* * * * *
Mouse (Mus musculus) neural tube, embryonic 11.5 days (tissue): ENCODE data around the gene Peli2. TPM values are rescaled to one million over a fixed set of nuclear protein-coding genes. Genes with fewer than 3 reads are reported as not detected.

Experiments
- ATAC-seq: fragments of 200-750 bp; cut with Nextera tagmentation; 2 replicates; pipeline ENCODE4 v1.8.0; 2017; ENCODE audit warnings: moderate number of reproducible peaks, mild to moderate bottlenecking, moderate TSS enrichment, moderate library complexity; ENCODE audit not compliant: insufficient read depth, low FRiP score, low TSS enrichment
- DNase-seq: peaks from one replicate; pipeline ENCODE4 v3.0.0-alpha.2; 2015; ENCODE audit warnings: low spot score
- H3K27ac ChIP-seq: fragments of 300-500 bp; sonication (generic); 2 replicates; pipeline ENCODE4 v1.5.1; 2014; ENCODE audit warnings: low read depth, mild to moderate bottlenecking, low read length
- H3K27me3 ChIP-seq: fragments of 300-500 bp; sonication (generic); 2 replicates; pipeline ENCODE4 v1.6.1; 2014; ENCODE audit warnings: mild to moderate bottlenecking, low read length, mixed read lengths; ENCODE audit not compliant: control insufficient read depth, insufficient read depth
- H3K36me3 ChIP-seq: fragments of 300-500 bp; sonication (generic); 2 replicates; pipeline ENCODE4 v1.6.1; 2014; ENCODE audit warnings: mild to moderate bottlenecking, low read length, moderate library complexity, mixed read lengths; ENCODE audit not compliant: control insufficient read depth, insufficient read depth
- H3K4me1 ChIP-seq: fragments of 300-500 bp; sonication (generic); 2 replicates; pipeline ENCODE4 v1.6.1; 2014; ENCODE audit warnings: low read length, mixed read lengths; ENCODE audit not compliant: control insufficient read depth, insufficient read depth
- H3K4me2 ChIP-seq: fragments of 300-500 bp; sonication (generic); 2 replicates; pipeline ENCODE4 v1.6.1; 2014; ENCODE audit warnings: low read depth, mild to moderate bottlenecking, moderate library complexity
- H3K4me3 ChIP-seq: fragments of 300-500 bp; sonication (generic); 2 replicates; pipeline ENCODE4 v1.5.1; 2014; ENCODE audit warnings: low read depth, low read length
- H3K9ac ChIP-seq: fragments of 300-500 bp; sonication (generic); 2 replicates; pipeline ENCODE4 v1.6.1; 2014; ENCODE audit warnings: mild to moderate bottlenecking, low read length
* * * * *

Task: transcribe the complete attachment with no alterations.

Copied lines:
Mouse (Mus musculus) neural tube, embryonic 11.5 days (tissue): ENCODE data around the gene Peli2. TPM values are rescaled to one million over a fixed set of nuclear protein-coding genes. Genes with fewer than 3 reads are reported as not detected.

Experiments
- ATAC-seq: fragments of 200-750 bp; cut with Nextera tagmentation; 2 replicates; pipeline ENCODE4 v1.8.0; 2017; ENCODE audit warnings: moderate number of reproducible peaks, mild to moderate bottlenecking, moderate TSS enrichment, moderate library complexity; ENCODE audit not compliant: insufficient read depth, low FRiP score, low TSS enrichment
- DNase-seq: peaks from one replicate; pipeline ENCODE4 v3.0.0-alpha.2; 2015; ENCODE audit warnings: low spot score
- H3K27ac ChIP-seq: fragments of 300-500 bp; sonication (generic); 2 replicates; pipeline ENCODE4 v1.5.1; 2014; ENCODE audit warnings: low read depth, mild to moderate bottlenecking, low read length
- H3K27me3 ChIP-seq: fragments of 300-500 bp; sonication (generic); 2 replicates; pipeline ENCODE4 v1.6.1; 2014; ENCODE audit warnings: mild to moderate bottlenecking, low read length, mixed read lengths; ENCODE audit not compliant: control insufficient read depth, insufficient read depth
- H3K36me3 ChIP-seq: fragments of 300-500 bp; sonication (generic); 2 replicates; pipeline ENCODE4 v1.6.1; 2014; ENCODE audit warnings: mild to moderate bottlenecking, low read length, moderate library complexity, mixed read lengths; ENCODE audit not compliant: control insufficient read depth, insufficient read depth
- H3K4me1 ChIP-seq: fragments of 300-500 bp; sonication (generic); 2 replicates; pipeline ENCODE4 v1.6.1; 2014; ENCODE audit warnings: low read length, mixed read lengths; ENCODE audit not compliant: control insufficient read depth, insufficient read depth
- H3K4me2 ChIP-seq: fragments of 300-500 bp; sonication (generic); 2 replicates; pipeline ENCODE4 v1.6.1; 2014; ENCODE audit warnings: low read depth, mild to moderate bottlenecking, moderate library complexity
- H3K4me3 ChIP-seq: fragments of 300-500 bp; sonication (generic); 2 replicates; pipeline ENCODE4 v1.5.1; 2014; ENCODE audit warnings: low read depth, low read length
- H3K9ac ChIP-seq: fragments of 300-500 bp; sonication (generic); 2 replicates; pipeline ENCODE4 v1.6.1; 2014; ENCODE audit warnings: mild to moderate bottlenecking, low read length